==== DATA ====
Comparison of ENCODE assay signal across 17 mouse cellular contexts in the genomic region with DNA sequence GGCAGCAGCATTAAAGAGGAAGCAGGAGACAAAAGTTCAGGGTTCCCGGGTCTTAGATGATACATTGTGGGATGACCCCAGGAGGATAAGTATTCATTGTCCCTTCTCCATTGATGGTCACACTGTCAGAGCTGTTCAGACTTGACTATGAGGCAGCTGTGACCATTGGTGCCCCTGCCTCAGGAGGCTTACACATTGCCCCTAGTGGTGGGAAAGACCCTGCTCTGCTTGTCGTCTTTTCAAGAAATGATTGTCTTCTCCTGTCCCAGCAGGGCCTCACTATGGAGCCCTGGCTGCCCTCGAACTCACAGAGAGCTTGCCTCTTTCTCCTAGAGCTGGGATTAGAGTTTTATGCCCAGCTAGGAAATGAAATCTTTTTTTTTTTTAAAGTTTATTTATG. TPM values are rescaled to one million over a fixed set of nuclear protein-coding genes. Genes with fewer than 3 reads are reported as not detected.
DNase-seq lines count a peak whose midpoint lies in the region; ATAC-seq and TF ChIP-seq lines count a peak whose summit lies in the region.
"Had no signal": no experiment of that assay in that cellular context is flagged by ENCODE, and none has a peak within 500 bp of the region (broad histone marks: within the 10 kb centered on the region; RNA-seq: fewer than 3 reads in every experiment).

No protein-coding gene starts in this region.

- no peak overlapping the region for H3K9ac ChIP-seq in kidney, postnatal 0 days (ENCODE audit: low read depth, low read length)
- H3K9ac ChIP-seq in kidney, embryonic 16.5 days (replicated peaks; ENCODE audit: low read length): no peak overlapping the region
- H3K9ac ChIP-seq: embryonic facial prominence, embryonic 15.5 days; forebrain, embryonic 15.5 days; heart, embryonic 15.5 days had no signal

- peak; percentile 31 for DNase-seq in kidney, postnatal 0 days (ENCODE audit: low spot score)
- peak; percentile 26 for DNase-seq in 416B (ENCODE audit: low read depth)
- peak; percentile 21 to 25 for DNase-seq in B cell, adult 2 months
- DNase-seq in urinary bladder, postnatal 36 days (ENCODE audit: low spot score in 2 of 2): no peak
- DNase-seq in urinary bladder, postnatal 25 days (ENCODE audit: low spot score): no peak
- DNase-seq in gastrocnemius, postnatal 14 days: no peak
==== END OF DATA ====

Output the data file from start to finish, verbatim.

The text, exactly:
Comparison of ENCODE assay signal across 17 mouse cellular contexts in the genomic region with DNA sequence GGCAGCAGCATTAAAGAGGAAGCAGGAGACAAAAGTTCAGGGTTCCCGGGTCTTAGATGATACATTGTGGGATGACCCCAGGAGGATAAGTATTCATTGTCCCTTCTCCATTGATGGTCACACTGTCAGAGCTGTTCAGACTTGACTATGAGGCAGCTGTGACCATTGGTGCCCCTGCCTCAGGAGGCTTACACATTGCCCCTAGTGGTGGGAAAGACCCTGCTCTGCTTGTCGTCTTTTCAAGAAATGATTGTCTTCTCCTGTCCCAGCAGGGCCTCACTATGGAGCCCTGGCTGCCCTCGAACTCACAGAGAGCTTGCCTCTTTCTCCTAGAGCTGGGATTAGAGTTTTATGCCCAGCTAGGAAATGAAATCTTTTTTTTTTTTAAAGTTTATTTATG. TPM values are rescaled to one million over a fixed set of nuclear protein-coding genes. Genes with fewer than 3 reads are reported as not detected.
DNase-seq lines count a peak whose midpoint lies in the region; ATAC-seq and TF ChIP-seq lines count a peak whose summit lies in the region.
"Had no signal": no experiment of that assay in that cellular context is flagged by ENCODE, and none has a peak within 500 bp of the region (broad histone marks: within the 10 kb centered on the region; RNA-seq: fewer than 3 reads in every experiment).

No protein-coding gene starts in this region.

- no peak overlapping the region for H3K9ac ChIP-seq in kidney, postnatal 0 days (ENCODE audit: low read depth, low read length)
- H3K9ac ChIP-seq in kidney, embryonic 16.5 days (replicated peaks; ENCODE audit: low read length): no peak overlapping the region
- H3K9ac ChIP-seq: embryonic facial prominence, embryonic 15.5 days; forebrain, embryonic 15.5 days; heart, embryonic 15.5 days had no signal

- peak; percentile 31 for DNase-seq in kidney, postnatal 0 days (ENCODE audit: low spot score)
- peak; percentile 26 for DNase-seq in 416B (ENCODE audit: low read depth)
- peak; percentile 21 to 25 for DNase-seq in B cell, adult 2 months
- DNase-seq in urinary bladder, postnatal 36 days (ENCODE audit: low spot score in 2 of 2): no peak
- DNase-seq in urinary bladder, postnatal 25 days (ENCODE audit: low spot score): no peak
- DNase-seq in gastrocnemius, postnatal 14 days: no peak